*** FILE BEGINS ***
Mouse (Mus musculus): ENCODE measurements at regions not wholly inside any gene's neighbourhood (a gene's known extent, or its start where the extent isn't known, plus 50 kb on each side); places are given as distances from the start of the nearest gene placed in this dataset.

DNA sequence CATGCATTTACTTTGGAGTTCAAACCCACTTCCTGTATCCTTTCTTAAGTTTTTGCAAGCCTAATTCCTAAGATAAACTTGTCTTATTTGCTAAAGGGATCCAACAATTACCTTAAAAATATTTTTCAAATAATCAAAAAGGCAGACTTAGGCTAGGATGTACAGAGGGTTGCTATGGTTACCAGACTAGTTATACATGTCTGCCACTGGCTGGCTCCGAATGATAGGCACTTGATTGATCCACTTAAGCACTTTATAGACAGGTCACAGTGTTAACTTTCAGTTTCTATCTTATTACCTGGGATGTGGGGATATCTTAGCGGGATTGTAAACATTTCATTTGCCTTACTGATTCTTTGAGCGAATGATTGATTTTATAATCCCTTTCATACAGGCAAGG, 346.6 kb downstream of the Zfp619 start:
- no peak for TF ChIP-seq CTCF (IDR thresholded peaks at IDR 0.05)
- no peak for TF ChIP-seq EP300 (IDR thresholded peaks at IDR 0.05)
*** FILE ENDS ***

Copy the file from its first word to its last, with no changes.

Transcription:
Mouse (Mus musculus): ENCODE measurements at regions not wholly inside any gene's neighbourhood (a gene's known extent, or its start where the extent isn't known, plus 50 kb on each side); places are given as distances from the start of the nearest gene placed in this dataset.

DNA sequence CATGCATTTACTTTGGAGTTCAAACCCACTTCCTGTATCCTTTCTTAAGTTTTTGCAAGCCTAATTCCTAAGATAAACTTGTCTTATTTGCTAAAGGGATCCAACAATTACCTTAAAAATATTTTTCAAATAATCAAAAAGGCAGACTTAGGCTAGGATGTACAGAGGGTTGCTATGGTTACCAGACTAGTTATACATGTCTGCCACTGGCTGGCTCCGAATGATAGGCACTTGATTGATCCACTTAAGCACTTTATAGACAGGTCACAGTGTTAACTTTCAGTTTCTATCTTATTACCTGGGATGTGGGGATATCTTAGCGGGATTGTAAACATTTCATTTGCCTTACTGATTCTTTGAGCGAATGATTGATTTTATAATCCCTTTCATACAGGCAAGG, 346.6 kb downstream of the Zfp619 start:
- no peak for TF ChIP-seq CTCF (IDR thresholded peaks at IDR 0.05)
- no peak for TF ChIP-seq EP300 (IDR thresholded peaks at IDR 0.05)